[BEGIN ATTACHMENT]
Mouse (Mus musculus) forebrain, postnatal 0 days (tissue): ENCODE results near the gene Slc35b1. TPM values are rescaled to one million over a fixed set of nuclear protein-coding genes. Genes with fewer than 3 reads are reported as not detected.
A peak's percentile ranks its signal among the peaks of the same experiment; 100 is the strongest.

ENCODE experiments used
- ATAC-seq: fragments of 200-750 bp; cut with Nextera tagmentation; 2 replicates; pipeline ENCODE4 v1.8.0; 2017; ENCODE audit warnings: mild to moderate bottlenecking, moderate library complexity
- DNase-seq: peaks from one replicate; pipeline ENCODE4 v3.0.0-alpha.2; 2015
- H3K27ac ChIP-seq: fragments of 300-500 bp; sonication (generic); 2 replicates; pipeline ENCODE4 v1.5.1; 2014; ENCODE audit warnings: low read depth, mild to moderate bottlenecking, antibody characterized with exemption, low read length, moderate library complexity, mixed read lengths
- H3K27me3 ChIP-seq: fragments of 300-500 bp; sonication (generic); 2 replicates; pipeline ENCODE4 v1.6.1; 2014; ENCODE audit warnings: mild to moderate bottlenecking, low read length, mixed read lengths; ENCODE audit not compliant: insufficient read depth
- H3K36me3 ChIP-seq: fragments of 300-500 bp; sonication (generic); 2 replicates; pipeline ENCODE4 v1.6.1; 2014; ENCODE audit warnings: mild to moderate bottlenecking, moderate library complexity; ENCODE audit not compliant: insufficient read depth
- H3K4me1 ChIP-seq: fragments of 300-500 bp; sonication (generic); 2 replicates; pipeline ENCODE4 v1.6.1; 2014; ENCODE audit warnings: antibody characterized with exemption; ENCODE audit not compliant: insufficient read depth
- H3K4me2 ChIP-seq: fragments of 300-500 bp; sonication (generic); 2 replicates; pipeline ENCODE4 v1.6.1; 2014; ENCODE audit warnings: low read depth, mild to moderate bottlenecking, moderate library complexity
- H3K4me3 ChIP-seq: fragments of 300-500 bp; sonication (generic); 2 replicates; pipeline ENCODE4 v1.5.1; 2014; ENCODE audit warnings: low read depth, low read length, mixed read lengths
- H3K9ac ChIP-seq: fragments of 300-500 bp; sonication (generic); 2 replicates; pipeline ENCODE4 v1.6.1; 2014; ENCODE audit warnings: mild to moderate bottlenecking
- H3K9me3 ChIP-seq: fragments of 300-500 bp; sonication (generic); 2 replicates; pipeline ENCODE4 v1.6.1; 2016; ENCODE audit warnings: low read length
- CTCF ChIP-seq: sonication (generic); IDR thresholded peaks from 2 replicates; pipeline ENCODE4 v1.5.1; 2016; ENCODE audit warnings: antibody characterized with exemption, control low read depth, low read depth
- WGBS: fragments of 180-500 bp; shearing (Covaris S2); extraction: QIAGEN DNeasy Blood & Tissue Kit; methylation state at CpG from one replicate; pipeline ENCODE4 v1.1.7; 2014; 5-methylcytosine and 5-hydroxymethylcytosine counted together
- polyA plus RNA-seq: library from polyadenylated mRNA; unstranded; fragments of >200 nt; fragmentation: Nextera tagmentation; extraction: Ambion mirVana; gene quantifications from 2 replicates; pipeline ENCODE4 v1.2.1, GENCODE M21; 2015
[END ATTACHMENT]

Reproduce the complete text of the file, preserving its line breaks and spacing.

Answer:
Mouse (Mus musculus) forebrain, postnatal 0 days (tissue): ENCODE results near the gene Slc35b1. TPM values are rescaled to one million over a fixed set of nuclear protein-coding genes. Genes with fewer than 3 reads are reported as not detected.
A peak's percentile ranks its signal among the peaks of the same experiment; 100 is the strongest.

ENCODE experiments used
- ATAC-seq: fragments of 200-750 bp; cut with Nextera tagmentation; 2 replicates; pipeline ENCODE4 v1.8.0; 2017; ENCODE audit warnings: mild to moderate bottlenecking, moderate library complexity
- DNase-seq: peaks from one replicate; pipeline ENCODE4 v3.0.0-alpha.2; 2015
- H3K27ac ChIP-seq: fragments of 300-500 bp; sonication (generic); 2 replicates; pipeline ENCODE4 v1.5.1; 2014; ENCODE audit warnings: low read depth, mild to moderate bottlenecking, antibody characterized with exemption, low read length, moderate library complexity, mixed read lengths
- H3K27me3 ChIP-seq: fragments of 300-500 bp; sonication (generic); 2 replicates; pipeline ENCODE4 v1.6.1; 2014; ENCODE audit warnings: mild to moderate bottlenecking, low read length, mixed read lengths; ENCODE audit not compliant: insufficient read depth
- H3K36me3 ChIP-seq: fragments of 300-500 bp; sonication (generic); 2 replicates; pipeline ENCODE4 v1.6.1; 2014; ENCODE audit warnings: mild to moderate bottlenecking, moderate library complexity; ENCODE audit not compliant: insufficient read depth
- H3K4me1 ChIP-seq: fragments of 300-500 bp; sonication (generic); 2 replicates; pipeline ENCODE4 v1.6.1; 2014; ENCODE audit warnings: antibody characterized with exemption; ENCODE audit not compliant: insufficient read depth
- H3K4me2 ChIP-seq: fragments of 300-500 bp; sonication (generic); 2 replicates; pipeline ENCODE4 v1.6.1; 2014; ENCODE audit warnings: low read depth, mild to moderate bottlenecking, moderate library complexity
- H3K4me3 ChIP-seq: fragments of 300-500 bp; sonication (generic); 2 replicates; pipeline ENCODE4 v1.5.1; 2014; ENCODE audit warnings: low read depth, low read length, mixed read lengths
- H3K9ac ChIP-seq: fragments of 300-500 bp; sonication (generic); 2 replicates; pipeline ENCODE4 v1.6.1; 2014; ENCODE audit warnings: mild to moderate bottlenecking
- H3K9me3 ChIP-seq: fragments of 300-500 bp; sonication (generic); 2 replicates; pipeline ENCODE4 v1.6.1; 2016; ENCODE audit warnings: low read length
- CTCF ChIP-seq: sonication (generic); IDR thresholded peaks from 2 replicates; pipeline ENCODE4 v1.5.1; 2016; ENCODE audit warnings: antibody characterized with exemption, control low read depth, low read depth
- WGBS: fragments of 180-500 bp; shearing (Covaris S2); extraction: QIAGEN DNeasy Blood & Tissue Kit; methylation state at CpG from one replicate; pipeline ENCODE4 v1.1.7; 2014; 5-methylcytosine and 5-hydroxymethylcytosine counted together
- polyA plus RNA-seq: library from polyadenylated mRNA; unstranded; fragments of >200 nt; fragmentation: Nextera tagmentation; extraction: Ambion mirVana; gene quantifications from 2 replicates; pipeline ENCODE4 v1.2.1, GENCODE M21; 2015